Adams v. Social Security Administration Commissioner

Filing 21

MEMORANDUM OPINION. Signed by Honorable Barry A. Bryant on February 14, 2012. (lw)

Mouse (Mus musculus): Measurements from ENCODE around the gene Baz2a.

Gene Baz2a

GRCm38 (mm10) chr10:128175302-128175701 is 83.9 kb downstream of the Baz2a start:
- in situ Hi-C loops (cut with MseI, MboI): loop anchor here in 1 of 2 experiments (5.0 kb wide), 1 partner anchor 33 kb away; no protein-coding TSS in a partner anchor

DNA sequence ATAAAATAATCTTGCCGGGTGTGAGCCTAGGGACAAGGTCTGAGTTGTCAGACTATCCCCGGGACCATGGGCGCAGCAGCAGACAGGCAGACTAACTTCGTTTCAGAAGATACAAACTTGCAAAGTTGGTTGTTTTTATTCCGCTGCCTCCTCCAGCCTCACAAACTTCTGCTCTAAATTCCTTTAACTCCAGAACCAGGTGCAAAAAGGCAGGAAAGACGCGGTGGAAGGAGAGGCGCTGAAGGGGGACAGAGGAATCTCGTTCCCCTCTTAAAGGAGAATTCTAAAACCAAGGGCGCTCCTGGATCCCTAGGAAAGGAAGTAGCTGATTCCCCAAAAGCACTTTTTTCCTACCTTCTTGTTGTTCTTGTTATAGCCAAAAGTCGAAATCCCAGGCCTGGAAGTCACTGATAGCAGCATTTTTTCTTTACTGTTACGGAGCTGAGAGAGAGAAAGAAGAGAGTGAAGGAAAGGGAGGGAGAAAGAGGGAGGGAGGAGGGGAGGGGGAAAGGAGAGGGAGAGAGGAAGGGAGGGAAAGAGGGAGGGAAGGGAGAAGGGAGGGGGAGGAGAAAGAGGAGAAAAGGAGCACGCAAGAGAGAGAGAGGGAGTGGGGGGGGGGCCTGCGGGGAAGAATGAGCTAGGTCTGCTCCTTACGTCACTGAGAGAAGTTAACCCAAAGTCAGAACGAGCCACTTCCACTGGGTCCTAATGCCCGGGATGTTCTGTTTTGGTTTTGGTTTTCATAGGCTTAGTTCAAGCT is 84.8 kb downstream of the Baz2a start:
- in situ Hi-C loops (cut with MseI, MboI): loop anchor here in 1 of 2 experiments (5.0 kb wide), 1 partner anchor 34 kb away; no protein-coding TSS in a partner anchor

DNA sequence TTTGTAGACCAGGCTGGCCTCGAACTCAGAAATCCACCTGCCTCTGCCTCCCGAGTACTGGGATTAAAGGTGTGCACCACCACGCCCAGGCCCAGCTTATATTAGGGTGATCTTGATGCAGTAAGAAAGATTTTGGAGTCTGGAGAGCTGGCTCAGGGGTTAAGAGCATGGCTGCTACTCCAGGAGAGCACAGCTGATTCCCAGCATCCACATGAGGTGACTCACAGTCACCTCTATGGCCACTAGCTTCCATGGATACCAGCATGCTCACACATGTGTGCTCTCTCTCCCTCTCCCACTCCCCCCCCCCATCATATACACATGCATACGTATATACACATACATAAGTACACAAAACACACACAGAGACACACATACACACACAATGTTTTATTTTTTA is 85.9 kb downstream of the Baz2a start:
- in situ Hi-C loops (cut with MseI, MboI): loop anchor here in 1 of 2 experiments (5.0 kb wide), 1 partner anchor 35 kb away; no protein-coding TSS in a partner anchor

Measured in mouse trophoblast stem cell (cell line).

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N THE UNITED STATES DISTRICT COURT WESTERN DISTRICT OF ARKANSAS FORT SMITH DIVISION CARLETUS ADAMS vs. PLAINTIFF Civil No. 2:10-cv-02188 MICHAEL J. ASTRUE Commissioner, Social Security Administration DEFENDANT MEMORANDUM OPINION Carletus Adams (“Plaintiff”) brings this action pursuant to § 205(g) of Title II of the Social Security Act (“The Act”), 42 U.S.C. § 405(g) (2010), seeking judicial review of a final decision of the Commissioner of the Social Security Administration (“SSA”) denying his application for a period of disability and Disability Insurance Benefits (“DIB”) under Title II of the Act. The parties have consented to the jurisdiction of a magistrate judge to conduct any and all proceedings in this case, including conducting the trial, ordering the entry of a final judgment, and conducting all postjudgment proceedings. ECF No. 7.1 Pursuant to this authority, the Court issues this memorandum opinion and orders the entry of a final judgment in this matter. 1. Background: Plaintiff protectively filed his disability application on January 13, 2006. (Tr. 13, 1964-1966). In his application, he alleged he was disabled due to Wolff-Parkinson-White (“WPW”) syndrome2, bipolar disorder, post-traumatic stress disorder (“PTSD”), depression, and a heart condition. (Tr. 82, 1 The docket numbers for this case are referenced by the designation “ECF No. ____” The transcript pages for this case are referenced by the designation “Tr.” 2 Wolff-Parkinson-White syndrome is a type of cardiovascular disorder. The Merck Manual 2170-2173 (19th ed. 2011). 1 1964, 4594). Plaintiff claimed these impairments caused him to be unable to focus: “I can’t focus on one thing.” (Tr. 83). Plaintiff alleged an onset date of December 23, 2004. (Tr. 13). This application were denied initially and again on reconsideration. Thereafter, on August 2, 2007, Plaintiff’s first administrative hearing in this matter was held. (Tr. 1797-1818). This hearing was held in Fort Smith, Arkansas. Id. Plaintiff was present and was represented by Keena Wamble at this hearing. Id. Subsequent to that hearing, on October 31, 2007, the ALJ entered an unfavorable decision denying Plaintiff’s request for disability benefits. (Tr. 1329). On March 28, 2008, Plaintiff appealed this denial to the U.S. District Court for the Western District of Arkansas, Fort Smith Division. See Adams v. Astrue, 2:08-cv-02026. The Honorable U.S. District Judge Robert T. Dawson then reversed and remanded Plaintiff’s case to the SSA for further administrative proceedings. ECF No. 14. A remand was found to be required “[b]ased on the lack of evidence to indicate exactly what plaintiff’s level of impairment would be and which mental impairments would remain if drugs and alcohol were taken out of the equation.” ECF No. 13 (Report and Recommendation entered by the Honorable U.S. Magistrate Judge Marschewski). After this remand, the ALJ held a supplemental hearing. (Tr. 4562-4615). This hearing was held in Fort Smith, Arkansas on August 2, 2007. Id. Plaintiff was present and was represented by Keena Wamble. Id. Plaintiff and Vocational Expert (“VE”) Dale Thomas testified at this hearing. Id. On the date of this hearing, Plaintiff was forty-five (45) years old, which is defined as a “younger person” under 20 C.F.R. § 404.1563(c) (2008), and had obtained his GED. (Tr. 4565-4567). On August 17, 2010, subsequent to this hearing, the ALJ entered an unfavorable decision on his application. (Tr. 1829-1844). In this decision, the ALJ determined Plaintiff met the insured status requirements of the Act through December 31, 2010. (Tr. 1832, Finding 1). The ALJ determined 2 Plaintiff had engaged in Substantial Gainful Activity (“SGA”) after his alleged onset date but had not engaged in SGA after January of 2006. (Tr. 1832-1833). The ALJ determined Plaintiff had the following severe impairments: PTSD, polysubstance abuse, antisocial personality disorder, degenerative disc disease of the lumbar spine, and WPW Syndrome. (Tr. 1833, Finding 3). The ALJ also determined, however, that Plaintiff did not have an impairment or combination of impairments that met or medically equaled one of the listed impairments in 20 CFR Part 404, Subpart P, Appendix 1. (Tr. 1833-1835, Finding 4). In this decision, the ALJ evaluated Plaintiff’s subjective complaints and determined his RFC. (Tr. 1835-1842, Finding 5). First, the ALJ found Plaintiff’s subjective allegations were not supported by the overall evidence and were not fully credible. Id. Second, the ALJ found Plaintiff retained the capacity to perform the following: After careful consideration of the entire record, the undersigned finds that the claimant has the residual functional capacity to perform light work as defined in 20 CFR 404.1567(b) except that he can only occasionally balance, stoop, kneel, crouch, crawl, and climb ramps and stairs. The claimant cannot climb ladders, ropes, and scaffolds. The claimant can frequently reach, but only occasionally reach overhead. The claimant is to avoid concentrated exposure to dusts, fumes, gases, odors, poor ventilation, and hazards, such as unprotected heights and heavy machinery. The claimant can respond appropriately to supervisors, coworkers, and usual work situations, but can have only occasionally contact with the general public. Id. The ALJ evaluated Plaintiff’s Past Relevant Work (“PRW”) and determined Plaintiff was unable to perform his PRW. (Tr. 1842, Finding 6). The ALJ, however, also evaluated whether Plaintiff could perform other work existing in significant numbers in the national economy. (Tr. 1842-1843). Considering his age, education, work experience, and RFC, the ALJ determined Plaintiff retained the capacity to perform work as a production worker (light, unskilled) with 300,000 such jobs 3 in the national economy and 6,300 such jobs in Arkansas; laundry worker (light, unskilled) with 280,000 such jobs in the national economy and 2,500 such jobs in Arkansas; and poultry eviscerator (light, unskilled) with 44,000 such jobs in the national economy and 5,000 such jobs in Arkansas. (Tr. 1843). Based upon this finding, the ALJ determined Plaintiff had not been under a disability, as defined by the Act, from December 23, 2004 through the date of his decision or through August 17, 2010. (Tr. 1843, Finding 11). On October 4, 2010, Plaintiff requested that the Appeals Council review the ALJ’s unfavorable decision. (Tr. 1824). See 20 C.F.R. § 404.968. On January 11, 2011, the Appeals Council denied this request for review and notified Plaintiff that the ALJ’s decision was the final decision in this action. (Tr. 1819-1820). On December 7, 2010, Plaintiff filed the present appeal. ECF No. 1. The Parties consented to the jurisdiction of this Court on December 22, 2010. ECF No. 7. Plaintiff filed his pro se brief on March 31, 2011, and Defendant filed his brief on June 1, 2011. ECF Nos. 15, 18. This case is now ready for decision. 2. Applicable Law: In reviewing this case, this Court is required to determine whether the Commissioner’s findings are supported by substantial evidence on the record as a whole. See 42 U.S.C. § 405(g) (2006); Ramirez v. Barnhart, 292 F.3d 576, 583 (8th Cir. 2002). Substantial evidence is less than a preponderance of the evidence, but it is enough that a reasonable mind would find it adequate to support the Commissioner’s decision. See Johnson v. Apfel, 240 F.3d 1145, 1147 (8th Cir. 2001). As long as there is substantial evidence in the record that supports the Commissioner’s decision, the Court may not reverse it simply because substantial evidence exists in the record that would have supported a contrary outcome or because the Court would have decided the case differently. See 4 Haley v. Massanari, 258 F.3d 742, 747 (8th Cir. 2001). If, after reviewing the record, it is possible to draw two inconsistent positions from the evidence and one of those positions represents the findings of the ALJ, the decision of the ALJ must be affirmed. See Young v. Apfel, 221 F.3d 1065, 1068 (8th Cir. 2000). It is well established that a claimant for Social Security disability benefits has the burden of proving his or her disability by establishing a physical or mental disability that lasted at least one year and that prevents him or her from engaging in any substantial gainful activity. See Cox v. Apfel, 160 F.3d 1203, 1206 (8th Cir. 1998); 42 U.S.C. §§ 423(d)(1)(A), 1382c(a)(3)(A). The Act defines a “physical or mental impairment” as “an impairment that results from anatomical, physiological, or psychological abnormalities which are demonstrable by medically acceptable clinical and laboratory diagnostic techniques.” 42 U.S.C. §§ 423(d)(3), 1382(3)(c). A plaintiff must show that his or her disability, not simply his or her impairment, has lasted for at least twelve consecutive months. See 42 U.S.C. § 423(d)(1)(A). To determine whether the adult claimant suffers from a disability, the Commissioner uses the familiar five-step sequential evaluation. He determines: (1) whether the claimant is presently engaged in a “substantial gainful activity”; (2) whether the claimant has a severe impairment that significantly limits the claimant’s physical or mental ability to perform basic work activities; (3) whether the claimant has an impairment that meets or equals a presumptively disabling impairment listed in the regulations (if so, the claimant is disabled without regard to age, education, and work experience); (4) whether the claimant has the Residual Functional Capacity (RFC) to perform his or her past relevant work; and (5) if the claimant cannot perform the past work, the burden shifts to the Commissioner to prove that there are other jobs in the national economy that the claimant can 5 perform. See Cox, 160 F.3d at 1206; 20 C.F.R. §§ 404.1520(a)-(f). The fact finder only considers the plaintiff’s age, education, and work experience in light of his or her RFC if the final stage of this analysis is reached. See 20 C.F.R. §§ 404.1520, 416.920 (2003). 3. Discussion: In his appeal brief, Plaintiff claims the ALJ’s disability determination is not supported by substantial evidence in the record. ECF No. 15 at 1-4. It does not appear, however, that Plaintiff raises any specific arguments which would justify a remand. Thus, this Court will review the ALJ’s disability determination and evaluate whether it is supported by substantial evidence in the record. Further, Plaintiff attached several documents to his briefing, and this Court will also consider whether those documents justify a remand in this case. A. Substantial Evidence Determination As an initial matter, the ALJ found Plaintiff had engaged in SGA until January 1, 2006. (Tr. 1833). Plaintiff does not dispute this finding. ECF No. 15. Thus, this Court will only evaluate Plaintiff’s records dated after January 1, 2006. Also, Plaintiff alleges he is disabled due to WPW syndrome, bipolar disorder, PTSD, depression, and a heart condition. (Tr. 82, 1964, 4594). Thus, this Court will only evaluate those alleged impairments. 1. Physical Impairments First, Plaintiff claims he is disabled due to WPS syndrome and a related heart condition. In September of 2006, Plaintiff was receiving treatment for his WPS syndrome. (Tr. 1029). His treating physician noted no limitations from this syndrome, and found it had previously been treated with ablation.3 Id. Based upon Plaintiff’s medical records, it appears this ablation took place in 2005. (Tr. 3 Wolff-Parkinson-White syndrome is often treated successfully with ablation. The Merck Manual 2173 (19th ed. 2011). 6 1345). Plaintiff’s physician also noted that Plaintiff “wanted disabled parking card, but I declined as I don’t think he qualifies medically.” Id. The ALJ also considered Plaintiff’s WPS in his opinion. (Tr. 1837). Specifically, the ALJ noted that after he exhibited chest pain, Plaintiff was diagnosed with WPS in 2002. Id. The ALJ found that despite this diagnosis, Plaintiff was still able to work through 2005 with this impairment. Id. Such a finding indicates his WPS was not disabling. Based upon these findings and the remainder of the transcript, it appears the ALJ’s RFC determination properly evaluated Plaintiff’s limitations due to this syndrome and his related heart condition. 2. Mental Impairments Second, Plaintiff claims he is disabled due to mental impairments, including bipolar disorder, PTSD, and depression. The records do not reflect treatment for either bipolar disorder or depression. Instead, Plaintiff’s medical records reflect treatment for PTSD. Thus, this Court will only evaluate that impairment. On December 5, 2006, the VA found Plaintiff was disabled due to his PTSD. (Tr. 1011). The VA also noted, however, that Plaintiff’s symptoms “were primarily felt to be due to poor coping skills, antisocial personality disorder and cocaine and alcohol abuse.” (Tr. 1011). The VA noted Plaintiff “admitted to non-compliance with medication at home and [that] recent use of cocaine and alcohol worsened chronic suicidal ideation.” Id. In May of 2007, Plaintiff was diagnosed by the VA with cocaine dependence (continuous); post-traumatic stress disorder (chronic); personality disorder; and tobacco use disorder. (Tr. 1069). Plaintiff reported his drug of choice was “crack-cocaine.” Id. On May 30, 2007, Plaintiff was evaluated by Dr. Eugene Alexander, M.D. who had examined Plaintiff twice in 2007. (Tr. 1299, 1304). Dr. Alexander opined Plaintiff could be quite functional 7 if he stopped his substance abuse. Id. In February of 2008, Dr. Richard C. Heckmann, M.D. treated Plaintiff for suicidal ideation and reported he believed Plaintiff may be malingering. (Tr. 4104). On February 11, 2008, Plaintiff was again admitted to the VA hospital for suicidal ideation. (Tr. 4124). As a part of that admission, Janie S. Johnson, RN noted the following regarding Plaintiff’s malingering: “The team concur that vet seems to be manipulating for continued stay, will say he is suicidal to not go to any ward groups as he sees fit . . . .” Id. On next day, Dr. Carol Phillips, M.D. discharged Plaintiff with a diagnosis of malingering. (Tr. 4133). On March 14, 2008, Dr. Phillips again discharged Plaintiff with a diagnosis of malingering. (Tr. 2633). On that date, Dr. Phillips noted the following: Veteran has a severe personality disorder and uses his $2300/month of pension for cocaine and other options. He has numerous court appearances and seems to use the hospital to avoid going to court. He4 [He] has been offered housing in Missouri and has refused. He will return to Ft Smith and make his own housing arrangement. (Tr. 4199). On July 16, 2008, Diane Brandmiller, Ph.D. reported an Axis I diagnosis of malingering and an Axis II diagnosis of personality disorder not otherwise specified, with borderline and antisocial features. (Tr. 2120). Dr. Brandmiller explained Plaintiff gave some inconsistent information and appeared to be exaggerating at the severity of reported symptomatology. (Tr. 2120-2122). Dr. Brandmiller reported that Plaintiff’s affect was appropriate, with a normal range of expression; his speech was spontaneous with normal rate and volume; and his thought process was logical, relevant, and goal-directed. (Tr. 2119). Plaintiff appeared able to comprehend simple instructions and followed instructions for the mental status exam without difficulty. (Tr. 2122). Dr. Brandmiller also noted the following regarding Plaintiff’s daily activities: 8 He eats one or two meals a day and he cooks once or twice a week. He does housecleaning including floors, kitchen, and laundry once a week. He goes shopping about twice a week, mostly with his ex-wife. He plays solitaire on the computer until he loses interest. He watches movies. He went fishing about two weeks ago with his son and grandson for a couple of hours. He talks with friends about once or twice a month. He has been getting along with his extended family adequately when he is around them, but he has turned down two recent invitations from them to come over. He showers every night or every other night. (Tr. 2121). Based upon these medical records, this Court find the ALJ’s determination regarding Plaintiff’s mental impairments is supported by substantial evidence in the record. Further, as a final note in evaluating the ALJ’s disability determination, it is important to consider that the Department of Veterans Affairs found Plaintiff to be disabled due to his PTSD. (Tr. 1010). The ALJ noted the following regarding the VA’s determination: The claimant has been found disabled by the VA (exhibits 10F and 21F). He has been considered unemployable since December 24, 2005, and was found to be incompetent to manage his funds because he uses them to buy cocaine as a form of self-medication (exhibit 21F). A decision by another agency finding an individual disabled is based on its rules and is not binding on the Social Security Administration, which must make a decision based on social security law (20 CFR 404.1504). As shown above, the evidence as a whole supports a finding that the claimant is not disabled under the Social Security statute and regulations. (Tr. 1841). Because the ALJ properly considered and discounted the disability determination by the VA, this case need not be reversed and remanded. See Pelkey v. Barnhart, 433 F.3d 575, 579 (8th Cir. 2006) (holding that while the “ALJ should consider the VA’s finding of disability,” the “ALJ is not bound by the disability rating of another agency when he is evaluating whether the claimant is disabled for purposes of social security benefits”). B. Additional Documents Plaintiff submitted additional documents with his briefing to this Court. First, Plaintiff attached three one-page letters from the Department of Veterans Affairs regarding his drug screens. 9 ECF No. 15-1. All of these letters are dated after the hearing decision in this matter and do not relate to the relevant time-period. (Tr. 1829-1844). Further, Plaintiff has not provided an explanation as to how these records would have altered the ALJ’s disability determination in this matter. Thus, this Court will not address those documents further. Second, Plaintiff attached the VA’s disability determination. This determination is already included in the record. (Tr. 1010-1013). It is unnecessary to include this report in the record twice. 4. Conclusion: Based on the foregoing, the undersigned finds that the decision of the ALJ, denying benefits to Plaintiff, is supported by substantial evidence and should be affirmed. A judgment incorporating these findings will be entered pursuant to Federal Rules of Civil Procedure 52 and 58. ENTERED this 14th day of February, 2012. /s/ Barry A. Bryant HON. BARRY A. BRYANT U.S. MAGISTRATE JUDGE 10